The Journal's story (forwarded to us by a faithful correspondent) here observes some things about animation production correctly, but also the inverse. Par example:
Illumination [Entertainment] ... relied on young, less-expensive animators and first-time directors, who can cost less than half that of a more experienced hand.
The trouble with the equation above is, less-expensive animators and novice directors often need an older pro close by to clean up sub-par animation or straighten out sequences and storylines that don't come quite together, because otherwise you end up with flat and bo-ring. (Of course, I have no way of knowing because I wasn't there, but I would wager that among the novices and trainees who were getting their feet wet at MacGuff/Paris were experienced professionals who held things together.)
Then there's the reality of a seasoned hand knowing how to do the shot right the first time instead of the fourth or fifth. On a dollar for dollar basis, the artist who knows the rig and the shortcuts produces more usable footage. Besides, longevity and experience don't always mean premium wages anyway. Just ask the "experienced hands" who commanded five thousand dollars a week in the booming '90s and have seen their wages cut by 50% and more (if they are collecting wages at all.)
One other major cost driver of late has been operating your own production shop. The big players out there -- Pixar, DreamWorks Animation and Chris Meladandri's alma mater Fox/Blue Sky -- all have permanent studios. As noted here earlier, Illumination Arts has gotten away from that particular business model. (Can we say "studio overhead?" I knew we could.) MacGuff, IE's animation sub-contractor in France, no doubt secured the gig on the basis of quality and cost.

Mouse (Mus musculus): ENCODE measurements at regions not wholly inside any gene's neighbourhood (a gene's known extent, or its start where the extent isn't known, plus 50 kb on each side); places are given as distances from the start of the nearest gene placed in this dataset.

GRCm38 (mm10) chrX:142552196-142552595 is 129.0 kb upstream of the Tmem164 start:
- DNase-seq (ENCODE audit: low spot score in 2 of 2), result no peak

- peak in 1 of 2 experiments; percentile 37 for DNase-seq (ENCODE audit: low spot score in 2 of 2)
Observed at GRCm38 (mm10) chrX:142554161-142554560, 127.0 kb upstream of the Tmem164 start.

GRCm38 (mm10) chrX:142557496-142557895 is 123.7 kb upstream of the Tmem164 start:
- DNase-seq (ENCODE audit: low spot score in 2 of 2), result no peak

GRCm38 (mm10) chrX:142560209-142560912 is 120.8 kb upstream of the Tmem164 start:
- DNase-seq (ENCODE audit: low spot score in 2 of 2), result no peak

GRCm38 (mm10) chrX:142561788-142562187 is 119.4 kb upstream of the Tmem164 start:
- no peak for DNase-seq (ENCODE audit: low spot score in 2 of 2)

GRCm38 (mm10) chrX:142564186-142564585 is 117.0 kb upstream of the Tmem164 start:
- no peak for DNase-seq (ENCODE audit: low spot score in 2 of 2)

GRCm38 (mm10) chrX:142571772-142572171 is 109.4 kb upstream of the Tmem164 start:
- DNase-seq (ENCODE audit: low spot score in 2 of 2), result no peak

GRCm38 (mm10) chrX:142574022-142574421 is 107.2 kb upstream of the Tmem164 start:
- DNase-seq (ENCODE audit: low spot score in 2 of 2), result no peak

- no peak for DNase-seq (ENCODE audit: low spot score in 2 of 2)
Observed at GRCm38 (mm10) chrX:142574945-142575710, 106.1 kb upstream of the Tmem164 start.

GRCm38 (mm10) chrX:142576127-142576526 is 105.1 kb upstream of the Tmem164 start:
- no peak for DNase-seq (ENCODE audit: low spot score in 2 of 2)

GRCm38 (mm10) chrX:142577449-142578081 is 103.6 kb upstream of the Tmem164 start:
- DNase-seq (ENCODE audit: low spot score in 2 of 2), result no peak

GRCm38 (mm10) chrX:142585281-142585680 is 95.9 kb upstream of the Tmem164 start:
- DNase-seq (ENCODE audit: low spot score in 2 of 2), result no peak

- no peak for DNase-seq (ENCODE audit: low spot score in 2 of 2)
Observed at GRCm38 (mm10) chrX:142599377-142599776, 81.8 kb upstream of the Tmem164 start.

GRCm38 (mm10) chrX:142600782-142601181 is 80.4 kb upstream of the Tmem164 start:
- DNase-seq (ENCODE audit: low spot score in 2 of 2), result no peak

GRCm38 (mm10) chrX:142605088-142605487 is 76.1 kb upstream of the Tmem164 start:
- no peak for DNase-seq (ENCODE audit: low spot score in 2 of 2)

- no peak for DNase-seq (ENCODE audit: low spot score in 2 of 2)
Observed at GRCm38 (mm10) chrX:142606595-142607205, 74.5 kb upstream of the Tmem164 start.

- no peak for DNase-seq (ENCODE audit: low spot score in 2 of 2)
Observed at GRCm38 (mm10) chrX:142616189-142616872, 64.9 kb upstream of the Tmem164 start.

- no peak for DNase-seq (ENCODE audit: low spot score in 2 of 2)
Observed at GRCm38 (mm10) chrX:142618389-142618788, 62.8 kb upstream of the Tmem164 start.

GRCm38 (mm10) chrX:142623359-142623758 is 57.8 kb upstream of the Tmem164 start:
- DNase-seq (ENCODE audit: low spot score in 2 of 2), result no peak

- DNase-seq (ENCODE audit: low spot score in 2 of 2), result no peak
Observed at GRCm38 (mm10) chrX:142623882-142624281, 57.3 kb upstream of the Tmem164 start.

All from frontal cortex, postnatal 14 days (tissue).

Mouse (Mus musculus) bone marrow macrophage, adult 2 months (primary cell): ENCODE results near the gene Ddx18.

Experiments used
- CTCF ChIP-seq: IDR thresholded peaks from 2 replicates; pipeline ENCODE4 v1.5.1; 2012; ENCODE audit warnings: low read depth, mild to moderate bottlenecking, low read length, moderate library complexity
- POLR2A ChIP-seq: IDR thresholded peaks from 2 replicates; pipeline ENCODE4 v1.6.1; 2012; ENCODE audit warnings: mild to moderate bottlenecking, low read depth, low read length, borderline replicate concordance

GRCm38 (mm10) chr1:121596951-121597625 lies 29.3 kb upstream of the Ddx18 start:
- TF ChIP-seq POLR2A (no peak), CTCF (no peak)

And yet, despite recent media attention to "the new business model," I would submit that a well-run studio can do its own productions and deliver high-end work at a competitive price. That was the case with Cloudy With Meatballs (production budget $100 million in Culver City) and Ice Age: Dawn of the Dinosaurs (production cost $90 million in the Tri-State area) or the upcoming Winnie the Pooh ($35 million in Burbank, with a chunk of the feature outsourced.)
But what counts more than anything else? Savvy and efficient planning, from script to rough animation to final color. "Doing it right the first time" is the big money-saver.
The animation team put in about 50 weeks of work, about two-thirds the number that often goes into animated features.
The Journal hasn't gotten the memo, but a lot of recent features have been turned out in under a year. (Bolt is one recent example of which I have first-hand knowledge.)
But the phenomenon of a fast production schedule isn't exactly new. From start to finish, Snow White and the Seven Dwarfs took twenty-six months to produce. Dumbo moved along even faster, costing all of $900,000. (By contrast, Pinocchio cost $3.75 million -- the most expensive film of its era on a per-minute basis.)
After the creative dust settles, what really pares the cost of movie-making is good decision-making. It strokes a lot of egos to have ten administrators in the room protecting turf, throwing out dime-store ideas and signing off on the latest story pitch, but what it mostly does is gum up the works. Nobody, in the end, cares if all the highly-placed bureaucrats had their say, of if a character's hair strands fluttered around just right or if the soft, ambient light in that nighttime exterior came from the correct source.
What audiences care about is having a a rollicking good time in a darkened auditorium. If Chris Meladandri, Jeffrey K. or John Lasseter can pull that magical feat off, it won't matter a whit how much the picture costs. (But if it occurs on a $69 million budget, so much the better.).